Last October, students in Sarah Candler’s seventh-grade English class in rural Tennessee were discussing the presidential election, echoing each other’s pro-Trump sentiments. One student dared the others: “Who’s a Democrat, anyway?”
A lone girl raised her hand. “I saw looks aghast from the other kids,” recalls Candler. Then Candler, too, raised her hand.
The closed-minded dialog troubled Candler. She began searching online for resources beyond her go-to mainstream news sources, such as The New York Times, to help her understand others’ politics. She found AllSides, a site founded by former Netscape director John Gable that displays headlines on the same stories from left-, center-, and right-leaning outlets.
Candler is among a small but growing number of Americans who are trying to break out of information silos. They are searching for sites like AllSides; the Flip Side, which summarizes conservative and liberal news on one policy issue each day; and Ground News, which shows how various stories are covered by left, center, and right-leaning outlets. For video, TheirTube displays simulated YouTube feeds for conservatives, liberals, conspiracy theorists, and climate deniers.
“We’re in a country where people are either polarized or apathetic,” says Jonathan Haidt, a social psychologist at NYU who founded Heterodox Academy, a nonprofit that seeks to encourage viewpoint diversity, particularly on college campuses. Adds Gable, the AllSides founder, “We have to get people outside of their information bubbles, but also their relationship bubbles.”
The majority of US adults say one-sided information on social media is a major problem, though many might mean only information that counters their own beliefs.
Visitors to sites like AllSides seek out views at odds with their own; they enjoy discussing political differences more than the fleeting satisfaction of tribal disputes on Facebook. Some are troubled by how their friend circles and social media followers mirror their own beliefs. A few, such as Candler, are looking to understand friends or acquaintances with differing political stances.
Alan Staney, an out-of-work graphics designer in Tallahassee, Florida, voted twice for Obama, and then twice for Trump. “Being politically heterodox just seems to make me enemies,” he says. “I’ve always felt politically homeless.” That feeling can extend to his family, where he navigates tensions between his liberal wife, a Biden supporter, and her conservative parents.
He’s visited the Flip Side and Ground News. “The more I looked into things like the Flip Side, the more I could understand her parents’ arguments,” he says. When he jokes about politics, half the room turns against him, depending on which side he’s teasing. They’ve resisted his advice to check out sites like the Flip Side.
Saira Blair was 18 when she was elected to the West Virginia House of Delegates as a Republican, which at the time made her the youngest person in the US ever elected to state office. After leaving office in 2018, she tried to read six newspapers and magazines every morning to get a full range of perspectives. But finding the time was a struggle—now that her job didn’t focus on current events—and the subscription fees added up. She grew frustrated with the biases in what she read.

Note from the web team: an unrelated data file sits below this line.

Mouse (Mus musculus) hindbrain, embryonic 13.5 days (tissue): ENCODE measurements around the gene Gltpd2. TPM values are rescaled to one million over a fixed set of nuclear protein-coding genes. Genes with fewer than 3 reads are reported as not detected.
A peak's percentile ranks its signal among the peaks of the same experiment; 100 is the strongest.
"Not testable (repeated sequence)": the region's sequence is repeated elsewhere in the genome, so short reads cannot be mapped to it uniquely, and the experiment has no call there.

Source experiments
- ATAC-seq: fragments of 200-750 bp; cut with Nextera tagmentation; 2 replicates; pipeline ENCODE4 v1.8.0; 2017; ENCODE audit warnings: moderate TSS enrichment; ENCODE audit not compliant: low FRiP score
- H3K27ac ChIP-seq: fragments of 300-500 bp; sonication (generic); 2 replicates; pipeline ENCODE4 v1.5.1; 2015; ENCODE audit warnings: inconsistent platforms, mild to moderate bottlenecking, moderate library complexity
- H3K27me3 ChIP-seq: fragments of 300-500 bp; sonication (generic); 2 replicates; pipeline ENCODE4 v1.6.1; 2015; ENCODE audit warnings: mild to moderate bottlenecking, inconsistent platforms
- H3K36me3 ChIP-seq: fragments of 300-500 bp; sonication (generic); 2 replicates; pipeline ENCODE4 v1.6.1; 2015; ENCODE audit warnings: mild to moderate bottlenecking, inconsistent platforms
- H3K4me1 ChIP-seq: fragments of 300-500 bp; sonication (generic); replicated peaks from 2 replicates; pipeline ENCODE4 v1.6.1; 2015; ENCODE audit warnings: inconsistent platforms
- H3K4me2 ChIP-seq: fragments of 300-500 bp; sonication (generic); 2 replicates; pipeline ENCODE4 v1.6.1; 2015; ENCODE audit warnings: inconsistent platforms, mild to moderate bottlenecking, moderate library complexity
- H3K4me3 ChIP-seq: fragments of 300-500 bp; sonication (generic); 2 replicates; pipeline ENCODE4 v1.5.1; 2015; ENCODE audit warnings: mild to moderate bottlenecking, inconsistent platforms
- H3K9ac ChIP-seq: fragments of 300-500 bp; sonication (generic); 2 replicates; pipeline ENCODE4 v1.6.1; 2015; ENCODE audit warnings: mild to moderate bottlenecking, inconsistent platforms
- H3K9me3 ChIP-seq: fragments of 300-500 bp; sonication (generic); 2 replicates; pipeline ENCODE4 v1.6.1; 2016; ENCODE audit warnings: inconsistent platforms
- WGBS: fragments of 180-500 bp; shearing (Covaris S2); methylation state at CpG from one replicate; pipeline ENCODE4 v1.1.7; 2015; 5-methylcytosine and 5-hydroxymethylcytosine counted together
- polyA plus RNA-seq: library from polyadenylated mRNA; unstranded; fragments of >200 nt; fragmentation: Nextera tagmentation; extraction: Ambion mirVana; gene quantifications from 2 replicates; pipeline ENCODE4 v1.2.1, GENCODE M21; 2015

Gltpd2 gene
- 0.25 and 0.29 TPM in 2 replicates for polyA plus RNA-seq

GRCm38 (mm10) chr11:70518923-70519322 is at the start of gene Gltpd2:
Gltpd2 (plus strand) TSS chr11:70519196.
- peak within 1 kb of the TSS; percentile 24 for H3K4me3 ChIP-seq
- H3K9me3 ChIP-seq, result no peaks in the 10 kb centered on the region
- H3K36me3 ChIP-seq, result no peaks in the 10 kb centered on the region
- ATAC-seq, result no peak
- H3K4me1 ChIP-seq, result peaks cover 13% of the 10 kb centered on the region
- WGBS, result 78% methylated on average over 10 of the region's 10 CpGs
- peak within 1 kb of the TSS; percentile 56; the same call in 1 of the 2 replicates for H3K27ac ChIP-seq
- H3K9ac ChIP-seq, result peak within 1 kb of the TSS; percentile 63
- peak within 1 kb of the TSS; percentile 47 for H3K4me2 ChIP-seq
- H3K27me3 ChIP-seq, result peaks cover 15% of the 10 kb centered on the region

“I started going down my own path,” she says, searching out the Flip Side and AllSides. She “fell in love” with Divided We Fall, another site that aims to bridge political divides. These resources helped her piece together what felt like the true stories behind important events.
Today, Blair thinks her positions are more nuanced. Recently she appreciated an article on Divided We Fall about the benefits of transgender women playing sports with cis gender women, before learning about West Virginia’s legislation to ban their participation. If she were still in office, “I would do things differently, having read that article,” she says. Overall, she’d have “a more balanced, educated platform. These sites didn’t exist when I first ran, and I really wish they had.”
She also regularly checks Blindspotter, a tool offered by Ground News that classifies a user’s Twitter actions as skewing left or right, based on the person’s tweets, retweets and other interactions with liberal or conservative news sources. Blair aspires to gymnast-like balance: 50 percent interactions with sources from the left, and 50 percent from the right.
“What’s needed is a way to curate and find the best thinking from left and right,” says Haidt, who created an online library for this purpose with videos, books, and essays. To better understand perspectives on the left, for example, the library offers sources such as Edmund Fawcett’s essay “Reclaiming Liberalism.” Choose the library door on the right, and you’ll find thought pieces like Yuval Levin’s “A Conservative Governing Vision.” Haidt also reads the Flip Side and AllSides daily.
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